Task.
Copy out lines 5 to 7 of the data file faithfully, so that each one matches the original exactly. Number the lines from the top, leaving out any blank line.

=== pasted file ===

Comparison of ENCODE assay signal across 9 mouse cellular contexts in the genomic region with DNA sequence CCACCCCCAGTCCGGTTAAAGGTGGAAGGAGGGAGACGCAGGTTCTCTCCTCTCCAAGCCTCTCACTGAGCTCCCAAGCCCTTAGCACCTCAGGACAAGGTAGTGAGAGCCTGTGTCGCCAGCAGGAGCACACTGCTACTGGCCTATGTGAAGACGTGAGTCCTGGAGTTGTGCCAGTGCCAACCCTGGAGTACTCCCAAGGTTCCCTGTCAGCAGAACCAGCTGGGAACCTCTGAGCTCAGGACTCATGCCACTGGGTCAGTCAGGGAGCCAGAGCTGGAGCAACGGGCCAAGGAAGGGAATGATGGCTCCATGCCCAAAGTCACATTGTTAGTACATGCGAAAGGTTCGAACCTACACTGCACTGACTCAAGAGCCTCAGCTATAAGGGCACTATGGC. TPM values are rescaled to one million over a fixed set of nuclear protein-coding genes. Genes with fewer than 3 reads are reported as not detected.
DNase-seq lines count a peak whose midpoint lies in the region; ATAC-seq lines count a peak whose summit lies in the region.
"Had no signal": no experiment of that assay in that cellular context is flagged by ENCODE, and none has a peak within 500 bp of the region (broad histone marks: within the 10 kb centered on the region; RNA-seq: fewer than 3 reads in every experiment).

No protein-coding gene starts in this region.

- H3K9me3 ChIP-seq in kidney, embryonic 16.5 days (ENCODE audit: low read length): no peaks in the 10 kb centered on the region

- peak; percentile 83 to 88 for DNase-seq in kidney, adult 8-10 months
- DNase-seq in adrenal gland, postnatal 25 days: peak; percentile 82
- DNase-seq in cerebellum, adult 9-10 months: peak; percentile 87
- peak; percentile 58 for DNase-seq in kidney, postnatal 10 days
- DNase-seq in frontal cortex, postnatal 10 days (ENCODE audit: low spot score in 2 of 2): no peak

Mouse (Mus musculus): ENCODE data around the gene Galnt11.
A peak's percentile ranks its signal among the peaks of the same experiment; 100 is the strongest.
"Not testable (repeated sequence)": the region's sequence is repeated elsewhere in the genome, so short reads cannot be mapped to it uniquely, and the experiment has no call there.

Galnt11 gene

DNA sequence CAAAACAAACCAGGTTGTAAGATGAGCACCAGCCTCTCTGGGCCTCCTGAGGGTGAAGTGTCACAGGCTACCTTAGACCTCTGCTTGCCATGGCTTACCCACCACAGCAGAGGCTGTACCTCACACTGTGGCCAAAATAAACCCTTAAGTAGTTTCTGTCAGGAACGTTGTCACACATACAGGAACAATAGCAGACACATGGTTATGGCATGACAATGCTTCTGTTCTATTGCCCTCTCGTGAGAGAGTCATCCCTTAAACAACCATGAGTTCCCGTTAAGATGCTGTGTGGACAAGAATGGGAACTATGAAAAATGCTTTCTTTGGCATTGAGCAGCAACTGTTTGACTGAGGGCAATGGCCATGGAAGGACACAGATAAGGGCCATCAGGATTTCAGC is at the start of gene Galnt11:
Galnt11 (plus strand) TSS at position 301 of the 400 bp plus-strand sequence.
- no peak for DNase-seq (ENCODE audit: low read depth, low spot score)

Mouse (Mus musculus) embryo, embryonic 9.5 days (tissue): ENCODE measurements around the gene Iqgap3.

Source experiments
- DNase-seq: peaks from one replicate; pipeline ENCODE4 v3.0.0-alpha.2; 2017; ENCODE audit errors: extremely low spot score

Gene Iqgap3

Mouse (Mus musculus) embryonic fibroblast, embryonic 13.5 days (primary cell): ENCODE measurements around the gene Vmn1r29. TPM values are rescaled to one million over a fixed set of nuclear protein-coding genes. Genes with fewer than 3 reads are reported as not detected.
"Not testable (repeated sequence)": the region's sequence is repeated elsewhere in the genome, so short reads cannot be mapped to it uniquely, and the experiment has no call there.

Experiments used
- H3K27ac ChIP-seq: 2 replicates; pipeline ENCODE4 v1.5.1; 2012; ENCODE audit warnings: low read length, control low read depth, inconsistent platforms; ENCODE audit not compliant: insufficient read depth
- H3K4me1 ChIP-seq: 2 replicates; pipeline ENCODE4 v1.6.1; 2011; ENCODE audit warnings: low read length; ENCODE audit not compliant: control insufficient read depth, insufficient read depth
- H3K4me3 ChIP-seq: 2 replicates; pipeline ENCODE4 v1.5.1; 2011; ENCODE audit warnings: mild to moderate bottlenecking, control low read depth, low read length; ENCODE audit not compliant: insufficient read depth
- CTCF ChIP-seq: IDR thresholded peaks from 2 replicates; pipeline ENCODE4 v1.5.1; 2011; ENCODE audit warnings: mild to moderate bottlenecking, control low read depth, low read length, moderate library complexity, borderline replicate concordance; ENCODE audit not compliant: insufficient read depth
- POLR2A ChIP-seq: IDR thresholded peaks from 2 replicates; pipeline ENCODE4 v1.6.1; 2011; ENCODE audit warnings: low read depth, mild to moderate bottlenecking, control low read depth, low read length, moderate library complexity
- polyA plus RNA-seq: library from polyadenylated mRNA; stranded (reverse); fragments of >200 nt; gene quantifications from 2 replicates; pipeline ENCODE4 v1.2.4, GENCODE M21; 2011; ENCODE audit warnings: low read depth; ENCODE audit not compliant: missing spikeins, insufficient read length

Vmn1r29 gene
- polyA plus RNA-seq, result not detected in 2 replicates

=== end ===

- H3K9me3 ChIP-seq in kidney, embryonic 16.5 days (ENCODE audit: low read length): no peaks in the 10 kb centered on the region

- peak; percentile 83 to 88 for DNase-seq in kidney, adult 8-10 months
- DNase-seq in adrenal gland, postnatal 25 days: peak; percentile 82